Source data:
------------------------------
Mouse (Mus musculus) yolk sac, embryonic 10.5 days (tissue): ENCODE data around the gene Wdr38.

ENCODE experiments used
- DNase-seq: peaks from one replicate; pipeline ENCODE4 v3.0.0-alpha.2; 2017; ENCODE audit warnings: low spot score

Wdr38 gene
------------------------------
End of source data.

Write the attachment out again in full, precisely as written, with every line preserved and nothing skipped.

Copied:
Mouse (Mus musculus) yolk sac, embryonic 10.5 days (tissue): ENCODE data around the gene Wdr38.

ENCODE experiments used
- DNase-seq: peaks from one replicate; pipeline ENCODE4 v3.0.0-alpha.2; 2017; ENCODE audit warnings: low spot score

Wdr38 gene